By interpolation and extrapolation of experimental data and empirical 2-D models, 3D numerical models for predicting extrusion pressure equation (1) and extrudes deflection equation (2) were obtained [8], [23].
(1)
(2)
(3)
Where d is die diameter, h is the die bearing length, is the coefficient of friction, is the yield (flow) stress of the aluminum alloy material, C and n are material constants; δ_{0} represents the extrude deflection for a die profile with zero die diameter and zero bearing length (imaginary knife-edged bearing); H, D, are respectively billet height, billet diameter, and die angle. Equations (1) and (2) were then simulated to obtain predictions of extrusion pressure at various die bearing lengths and die diameters, and the predicted values were compared with values obtained using the industrial model equation (3) reported in [21]. Material and other parameters used in the simulations are given in Table 1. Validation of the developed numerical models was carried out using correlation coefficient (R), mean absolute error (MAE), root means square error (RMSE), Nash-Scutcliffe efficiency (NSE) [24], [25]. Response surface plots were generated on MATLAB platform.
Billet dimensions | Die exit angle | Constants | |||||
H | D | θ | C | δ0 | µ | σf, MPa | n |
26 | 25.4 | 45o | 18.57 | 0.518 | 0.5 | 185 | 0.03 |
3. Results and Discussion
3.1. Model Validation
The results of validation tests (Table 2) for the developed 3D model equation (1) show that model predictions of extrusion pressure were in good agreement with experimental values as high correlation coefficients (R≈1 and NSE≈1) were observed. Values of statistical indicators of MAE and RMSE also indicated minimal prediction errors. Similarly, results (Table 3) of validation test for the extrude deflection model also gave correlation coefficients (R≈1.0 and NSE≈1.0, and prediction error was estimated to be 5.93%. Under ideal conditions the best-fit between predicted and measured values would yield MAE = 0, RMSE = 0, R = 1 and NSE = 1 [25].
Experiment No | Parameters | Pressure (MPa) | ||||||
d(mm) | h(mm) | Measured | Predicted | R | MAE | RMSE | NSE | |
1 | 11.5 | 1 | 1243.35 | 1240.48 | 1.000 | -0.191 | 0.741 | 0.997 |
2 | 11.5 | 2 | 1278.81 | 1279.54 | 1.000 | 0.049 | 0.188 | 0.998 |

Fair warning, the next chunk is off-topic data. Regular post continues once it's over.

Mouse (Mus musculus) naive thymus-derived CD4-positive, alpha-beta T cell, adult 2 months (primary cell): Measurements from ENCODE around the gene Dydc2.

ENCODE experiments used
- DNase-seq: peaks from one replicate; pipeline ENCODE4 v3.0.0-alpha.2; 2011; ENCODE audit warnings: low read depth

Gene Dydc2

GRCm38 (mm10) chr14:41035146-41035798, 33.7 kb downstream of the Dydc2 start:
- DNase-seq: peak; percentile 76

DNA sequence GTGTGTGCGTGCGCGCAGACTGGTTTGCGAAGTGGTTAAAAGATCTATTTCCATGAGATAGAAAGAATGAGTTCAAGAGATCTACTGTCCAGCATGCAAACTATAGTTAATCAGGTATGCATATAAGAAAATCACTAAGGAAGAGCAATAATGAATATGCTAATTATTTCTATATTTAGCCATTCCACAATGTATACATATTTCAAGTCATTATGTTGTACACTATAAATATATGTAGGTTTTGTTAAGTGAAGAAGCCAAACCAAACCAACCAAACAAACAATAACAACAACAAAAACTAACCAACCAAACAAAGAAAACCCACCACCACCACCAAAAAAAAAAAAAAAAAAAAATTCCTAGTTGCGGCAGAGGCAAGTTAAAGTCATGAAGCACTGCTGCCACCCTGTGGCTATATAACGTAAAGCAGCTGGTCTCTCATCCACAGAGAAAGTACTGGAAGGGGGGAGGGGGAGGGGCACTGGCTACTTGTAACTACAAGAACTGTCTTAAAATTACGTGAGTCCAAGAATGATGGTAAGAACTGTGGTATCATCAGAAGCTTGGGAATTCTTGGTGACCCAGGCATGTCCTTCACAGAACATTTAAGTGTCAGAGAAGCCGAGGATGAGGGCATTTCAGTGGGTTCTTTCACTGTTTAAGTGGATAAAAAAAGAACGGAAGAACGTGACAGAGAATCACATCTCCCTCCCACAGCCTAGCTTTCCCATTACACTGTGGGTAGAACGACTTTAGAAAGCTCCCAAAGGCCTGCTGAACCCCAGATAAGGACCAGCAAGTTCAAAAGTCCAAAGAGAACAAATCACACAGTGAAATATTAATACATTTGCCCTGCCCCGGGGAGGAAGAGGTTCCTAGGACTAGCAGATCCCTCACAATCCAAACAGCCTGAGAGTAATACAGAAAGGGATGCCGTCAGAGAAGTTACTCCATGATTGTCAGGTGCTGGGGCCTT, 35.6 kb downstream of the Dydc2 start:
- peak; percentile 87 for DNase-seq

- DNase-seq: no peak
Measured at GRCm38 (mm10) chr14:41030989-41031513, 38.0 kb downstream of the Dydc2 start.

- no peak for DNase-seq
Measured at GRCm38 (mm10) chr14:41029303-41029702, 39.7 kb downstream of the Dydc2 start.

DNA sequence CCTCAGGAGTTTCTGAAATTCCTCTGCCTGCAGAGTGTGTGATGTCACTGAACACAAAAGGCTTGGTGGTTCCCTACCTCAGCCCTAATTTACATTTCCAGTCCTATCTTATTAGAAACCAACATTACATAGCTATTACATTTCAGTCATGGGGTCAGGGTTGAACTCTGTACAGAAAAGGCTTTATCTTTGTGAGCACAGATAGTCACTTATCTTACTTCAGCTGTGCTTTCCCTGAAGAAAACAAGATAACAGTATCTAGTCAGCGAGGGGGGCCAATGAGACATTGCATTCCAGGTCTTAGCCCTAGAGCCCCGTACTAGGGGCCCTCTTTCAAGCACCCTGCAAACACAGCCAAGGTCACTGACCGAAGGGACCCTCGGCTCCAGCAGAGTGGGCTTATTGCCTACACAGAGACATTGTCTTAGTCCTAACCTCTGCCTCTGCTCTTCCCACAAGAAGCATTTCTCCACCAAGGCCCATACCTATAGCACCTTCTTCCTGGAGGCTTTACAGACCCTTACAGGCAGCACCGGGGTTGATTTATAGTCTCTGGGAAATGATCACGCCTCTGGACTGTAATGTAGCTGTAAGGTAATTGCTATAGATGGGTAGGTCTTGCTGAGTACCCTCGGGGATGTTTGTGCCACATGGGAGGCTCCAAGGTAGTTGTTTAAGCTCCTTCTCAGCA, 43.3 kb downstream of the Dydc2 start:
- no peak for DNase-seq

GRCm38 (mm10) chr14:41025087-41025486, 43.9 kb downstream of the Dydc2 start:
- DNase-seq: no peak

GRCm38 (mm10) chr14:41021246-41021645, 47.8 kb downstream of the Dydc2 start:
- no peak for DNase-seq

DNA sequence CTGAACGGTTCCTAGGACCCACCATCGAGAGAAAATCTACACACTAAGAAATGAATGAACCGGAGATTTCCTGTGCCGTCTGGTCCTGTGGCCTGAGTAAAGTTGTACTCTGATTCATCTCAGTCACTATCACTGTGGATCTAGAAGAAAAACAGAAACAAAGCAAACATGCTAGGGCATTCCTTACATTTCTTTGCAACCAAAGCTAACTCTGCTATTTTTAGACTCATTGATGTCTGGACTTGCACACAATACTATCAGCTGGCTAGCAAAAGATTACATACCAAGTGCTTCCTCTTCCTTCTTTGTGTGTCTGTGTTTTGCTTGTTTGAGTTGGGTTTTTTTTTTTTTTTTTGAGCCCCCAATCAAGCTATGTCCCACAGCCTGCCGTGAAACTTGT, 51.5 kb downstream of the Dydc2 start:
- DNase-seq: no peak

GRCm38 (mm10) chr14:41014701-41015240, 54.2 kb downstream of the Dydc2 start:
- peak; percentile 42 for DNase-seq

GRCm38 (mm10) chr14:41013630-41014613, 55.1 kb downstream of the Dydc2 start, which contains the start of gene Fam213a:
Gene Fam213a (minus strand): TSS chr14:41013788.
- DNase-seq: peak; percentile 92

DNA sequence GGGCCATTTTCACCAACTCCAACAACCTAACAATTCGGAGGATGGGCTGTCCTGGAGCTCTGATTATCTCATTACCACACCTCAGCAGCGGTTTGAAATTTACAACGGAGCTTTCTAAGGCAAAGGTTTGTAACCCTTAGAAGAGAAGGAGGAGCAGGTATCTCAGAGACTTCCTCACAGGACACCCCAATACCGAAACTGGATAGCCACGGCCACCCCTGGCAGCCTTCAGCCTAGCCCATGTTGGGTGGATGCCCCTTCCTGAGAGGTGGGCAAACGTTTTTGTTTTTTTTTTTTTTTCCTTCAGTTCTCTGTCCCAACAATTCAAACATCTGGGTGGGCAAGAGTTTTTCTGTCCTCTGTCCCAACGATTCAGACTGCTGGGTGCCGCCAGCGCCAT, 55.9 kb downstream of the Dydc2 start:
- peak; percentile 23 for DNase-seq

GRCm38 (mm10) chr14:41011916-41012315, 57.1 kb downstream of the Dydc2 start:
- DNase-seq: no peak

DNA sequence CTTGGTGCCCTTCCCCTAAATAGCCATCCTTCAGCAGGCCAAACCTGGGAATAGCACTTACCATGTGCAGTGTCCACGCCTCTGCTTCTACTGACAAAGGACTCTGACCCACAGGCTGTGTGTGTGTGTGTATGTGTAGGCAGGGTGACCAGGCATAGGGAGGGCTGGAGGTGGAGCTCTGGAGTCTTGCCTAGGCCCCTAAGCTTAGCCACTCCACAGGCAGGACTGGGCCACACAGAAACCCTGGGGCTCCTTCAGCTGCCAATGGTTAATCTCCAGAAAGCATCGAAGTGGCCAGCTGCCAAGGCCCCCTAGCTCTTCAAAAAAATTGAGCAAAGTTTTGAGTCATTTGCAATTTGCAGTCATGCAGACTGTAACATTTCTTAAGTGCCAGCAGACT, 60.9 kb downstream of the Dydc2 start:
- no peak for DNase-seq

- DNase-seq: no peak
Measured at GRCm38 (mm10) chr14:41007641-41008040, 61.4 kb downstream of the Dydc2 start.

3 | 11.5 | 8 | 1547.15 | 1541.68 | 1.000 | -0.298 | 1.154 | 1.000 |
4 | 14 | 1 | 1148.77 | 1147.98 | 1.000 | -0.053 | 0.203 | 1.000 |
5 | 14 | 2 | 1184.96 | 1184.12 | 1.000 | -0.056 | 0.216 | 1.000 |
6 | 14 | 5 | 1300.46 | 1299.53 | 1.000 | -0.062 | 0.240 | 1.000 |
7 | 14 | 8 | 1427.16 | 1426.18 | 1.000 | -0.065 | 0.253 | 1.000 |
8 | 14 | 10 | 1518.44 | 1517.40 | 1.000 | -0.069 | 0.269 | 1.000 |
9 | 16 | 8 | 1349.91 | 1340.44 | 1.000 | -0.631 | 2.445 | 0.968 |
10 | 16 | 10 | 1432.02 | 1426.18 | 1.000 | -0.365 | 1.415 | 0.998 |
11 | 17.5 | 8 | 1278.81 | 1279.54 | 1.000 | 0.049 | 0.188 | 0.998 |
12 | 17.5 | 10 | 1349.91 | 1361.91 | 1.000 | 0.800 | 3.098 | 0.948 |
13 | 20 | 2 | 981.47 | 983.14 | 1.000 | 0.111 | 0.431 | 1.000 |
14 | 20 | 8 | 1176.32 | 1184.12 | 0.999 | 0.525 | 2.035 | 0.996 |
15 | 20 | 10 | 1248.54 | 1259.86 | 0.999 | 0.769 | 2.980 | 0.943 |
Experiment No. | Parameters | Extrude Deflection, mm | ||||||
d(mm) | h(mm) | Measured | Predicted | R | MAE | RMSE | NSE | |
1 | 11.5 | 1 | 0.378 | 0.356 | 1.000 | 0.001 | 0.006 | 0.999 |
2 | 11.5 | 2 | 0.361 | 0.346 | 1.000 | 0.001 | 0.004 | 0.999 |
3 | 11.5 | 5 | 0.325 | 0.316 | 0.988 | 0.001 | 0.002 | 1.000 |
4 | 11.5 | 8 | 0.282 | 0.289 | 0.998 | -0.0004 | -0.002 | 1.000 |
5 | 11.5 | 10 | 0.265 | 0.272 | 0.989 | -0.0004 | -0.002 | 1.000 |
6 | 16 | 2 | 0.305 | 0.302 | 1.000 | 0.0002 | 0.001 | 1.000 |
7 | 16 | 5 | 0.282 | 0.276 | 1.000 | 0.0004 | 0.002 | 1.000 |
8 | 16 | 10 | 0.242 | 0.240 | 1.000 | 0.0001 | 0.001 | 1.000 |
9 | 17.5 | 1 | 0.301 | 0.297 | 1.000 | 0.0002 | 0.001 | 1.000 |
10 | 17.5 | 8 | 0.242 | 0.241 | 1.000 | 0.001 | 0.000 | 1.000 |
11 | 17.5 | 10 | 0.228 | 0.230 | 1.000 | -0.0001 | -0.001 | 1.000 |
12 | 20 | 1 | 0.282 | 0.276 | 0.995 | 0.0004 | 0.002 | 1.000 |
13 | 20 | 2 | 0.261 | 0.268 | 1.000 | -0.0004 | -0.002 | 1.000 |
14 | 20 | 5 | 0.245 | 0.245 | 1.000 | 0.0000 | 0.000 | 1.000 |
15 | 20 | 8 | 0.226 | 0.224 | 1.000 | 0.0001 | 0.001 | 1.000 |
16 | 20 | 10 | 0.205 | 0.210 | 1.000 | 0.0003 | -0.001 | 1.000 |
3.2. Model Comparison
The comparison between experimental, predicted, and industry model equation (3) values are presented on the response surface graphs of extrusion pressure based on parameters d, h. Figure 3 indicates that extrusion pressure decreased as die diameter is increased and good correlation between experimental values and model predictions of extrusion pressure, and that model predictions are higher than values obtained using the industry model equation (3) reported in [21]. Figure 4 indicates that extrusion pressure increased as die bearing length is increased, and though the slopes of the two models are different, both model predictions show good correlation with experimental values. Similarly, Figure 5 and Figure 6 indicate that extrude deflection reduced as die diameter and die bearing length are increased.
3.3. Response Surface Interactions
The responses surface graphs of extrusion pressure and extrude deflection (Figure 7 and Figure 8) show both 2D and 3D dimensional space of the interactions of the parameters d, h. The interactions between these parameters are described by two surfaces or boundaries which define upper and lower limits of the dependent variables thereby defining the optimized field for interaction of extrusion parameters for minimizing extrusion loads and also controlling extrude deflection or bending [20,21]. Using numerical approaches, optimal values of extrusion parameters would require solving equations (1) and (3) simultaneously though laborious calculations. The response surface graphs also indicate the unpredictability of extrusion parameters with zero values of die diameter and die bearing length.
4. Conclusion
Using the 90^{o} conical pocket die with parallel bearing achieved effective flow control, resulting in reduced extrusion pressure and extrudes deflections. Owing to fewer inputs, the proposed model equation (1) is considered more convenient for quick estimate of extrusion loads. The surface response plots also provide a good framework for visualizing interactions between extrusion parameters, and for optimizing die design to achieve minimized extrusion loads and control product bending.
References